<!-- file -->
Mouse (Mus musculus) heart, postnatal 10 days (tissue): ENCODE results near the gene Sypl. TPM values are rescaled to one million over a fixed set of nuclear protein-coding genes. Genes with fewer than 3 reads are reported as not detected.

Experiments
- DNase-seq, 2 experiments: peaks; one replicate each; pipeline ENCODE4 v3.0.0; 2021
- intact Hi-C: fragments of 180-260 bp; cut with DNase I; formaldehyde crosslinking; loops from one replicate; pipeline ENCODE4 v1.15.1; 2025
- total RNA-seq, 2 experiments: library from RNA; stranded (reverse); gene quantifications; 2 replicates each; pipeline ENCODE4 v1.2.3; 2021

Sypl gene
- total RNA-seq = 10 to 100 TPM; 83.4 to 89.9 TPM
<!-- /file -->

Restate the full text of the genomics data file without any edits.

Mouse (Mus musculus) heart, postnatal 10 days (tissue): ENCODE results near the gene Sypl. TPM values are rescaled to one million over a fixed set of nuclear protein-coding genes. Genes with fewer than 3 reads are reported as not detected.

Experiments
- DNase-seq, 2 experiments: peaks; one replicate each; pipeline ENCODE4 v3.0.0; 2021
- intact Hi-C: fragments of 180-260 bp; cut with DNase I; formaldehyde crosslinking; loops from one replicate; pipeline ENCODE4 v1.15.1; 2025
- total RNA-seq, 2 experiments: library from RNA; stranded (reverse); gene quantifications; 2 replicates each; pipeline ENCODE4 v1.2.3; 2021

Sypl gene
- total RNA-seq = 10 to 100 TPM; 83.4 to 89.9 TPM